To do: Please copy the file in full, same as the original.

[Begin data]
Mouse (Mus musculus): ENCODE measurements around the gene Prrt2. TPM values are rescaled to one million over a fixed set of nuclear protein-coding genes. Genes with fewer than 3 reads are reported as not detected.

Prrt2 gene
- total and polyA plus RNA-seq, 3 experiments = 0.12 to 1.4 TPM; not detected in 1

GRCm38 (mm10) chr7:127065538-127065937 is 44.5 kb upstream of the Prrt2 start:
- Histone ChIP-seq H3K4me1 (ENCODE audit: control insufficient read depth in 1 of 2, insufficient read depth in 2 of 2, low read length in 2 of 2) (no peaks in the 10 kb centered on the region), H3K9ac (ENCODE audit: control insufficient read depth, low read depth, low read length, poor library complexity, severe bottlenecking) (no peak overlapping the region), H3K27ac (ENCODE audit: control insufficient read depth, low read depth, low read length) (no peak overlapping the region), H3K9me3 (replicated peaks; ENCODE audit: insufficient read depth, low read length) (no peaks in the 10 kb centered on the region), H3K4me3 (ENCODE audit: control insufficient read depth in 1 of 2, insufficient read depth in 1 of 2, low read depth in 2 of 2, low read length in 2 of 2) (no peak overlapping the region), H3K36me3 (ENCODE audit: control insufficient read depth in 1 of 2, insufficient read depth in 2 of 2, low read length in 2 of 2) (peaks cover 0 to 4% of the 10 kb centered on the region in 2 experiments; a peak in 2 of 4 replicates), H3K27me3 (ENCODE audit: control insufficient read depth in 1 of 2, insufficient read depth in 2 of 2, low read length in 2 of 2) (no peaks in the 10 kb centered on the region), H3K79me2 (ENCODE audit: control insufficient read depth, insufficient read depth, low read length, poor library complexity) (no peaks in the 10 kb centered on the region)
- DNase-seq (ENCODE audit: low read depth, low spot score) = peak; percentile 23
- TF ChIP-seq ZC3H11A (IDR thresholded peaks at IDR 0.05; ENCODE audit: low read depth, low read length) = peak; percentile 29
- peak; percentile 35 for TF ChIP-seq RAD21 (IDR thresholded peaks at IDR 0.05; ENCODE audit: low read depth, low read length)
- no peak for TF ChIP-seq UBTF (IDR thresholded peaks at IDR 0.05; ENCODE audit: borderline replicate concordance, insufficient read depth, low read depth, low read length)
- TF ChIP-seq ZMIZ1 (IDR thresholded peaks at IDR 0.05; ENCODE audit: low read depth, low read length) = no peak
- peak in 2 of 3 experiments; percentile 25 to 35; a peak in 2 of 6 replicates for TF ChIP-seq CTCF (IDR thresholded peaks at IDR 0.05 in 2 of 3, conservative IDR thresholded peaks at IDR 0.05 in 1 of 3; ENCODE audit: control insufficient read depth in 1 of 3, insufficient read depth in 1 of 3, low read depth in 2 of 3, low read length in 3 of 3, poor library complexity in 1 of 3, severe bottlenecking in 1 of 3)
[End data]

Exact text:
Mouse (Mus musculus): ENCODE measurements around the gene Prrt2. TPM values are rescaled to one million over a fixed set of nuclear protein-coding genes. Genes with fewer than 3 reads are reported as not detected.

Prrt2 gene
- total and polyA plus RNA-seq, 3 experiments = 0.12 to 1.4 TPM; not detected in 1

GRCm38 (mm10) chr7:127065538-127065937 is 44.5 kb upstream of the Prrt2 start:
- Histone ChIP-seq H3K4me1 (ENCODE audit: control insufficient read depth in 1 of 2, insufficient read depth in 2 of 2, low read length in 2 of 2) (no peaks in the 10 kb centered on the region), H3K9ac (ENCODE audit: control insufficient read depth, low read depth, low read length, poor library complexity, severe bottlenecking) (no peak overlapping the region), H3K27ac (ENCODE audit: control insufficient read depth, low read depth, low read length) (no peak overlapping the region), H3K9me3 (replicated peaks; ENCODE audit: insufficient read depth, low read length) (no peaks in the 10 kb centered on the region), H3K4me3 (ENCODE audit: control insufficient read depth in 1 of 2, insufficient read depth in 1 of 2, low read depth in 2 of 2, low read length in 2 of 2) (no peak overlapping the region), H3K36me3 (ENCODE audit: control insufficient read depth in 1 of 2, insufficient read depth in 2 of 2, low read length in 2 of 2) (peaks cover 0 to 4% of the 10 kb centered on the region in 2 experiments; a peak in 2 of 4 replicates), H3K27me3 (ENCODE audit: control insufficient read depth in 1 of 2, insufficient read depth in 2 of 2, low read length in 2 of 2) (no peaks in the 10 kb centered on the region), H3K79me2 (ENCODE audit: control insufficient read depth, insufficient read depth, low read length, poor library complexity) (no peaks in the 10 kb centered on the region)
- DNase-seq (ENCODE audit: low read depth, low spot score) = peak; percentile 23
- TF ChIP-seq ZC3H11A (IDR thresholded peaks at IDR 0.05; ENCODE audit: low read depth, low read length) = peak; percentile 29
- peak; percentile 35 for TF ChIP-seq RAD21 (IDR thresholded peaks at IDR 0.05; ENCODE audit: low read depth, low read length)
- no peak for TF ChIP-seq UBTF (IDR thresholded peaks at IDR 0.05; ENCODE audit: borderline replicate concordance, insufficient read depth, low read depth, low read length)
- TF ChIP-seq ZMIZ1 (IDR thresholded peaks at IDR 0.05; ENCODE audit: low read depth, low read length) = no peak
- peak in 2 of 3 experiments; percentile 25 to 35; a peak in 2 of 6 replicates for TF ChIP-seq CTCF (IDR thresholded peaks at IDR 0.05 in 2 of 3, conservative IDR thresholded peaks at IDR 0.05 in 1 of 3; ENCODE audit: control insufficient read depth in 1 of 3, insufficient read depth in 1 of 3, low read depth in 2 of 3, low read length in 3 of 3, poor library complexity in 1 of 3, severe bottlenecking in 1 of 3)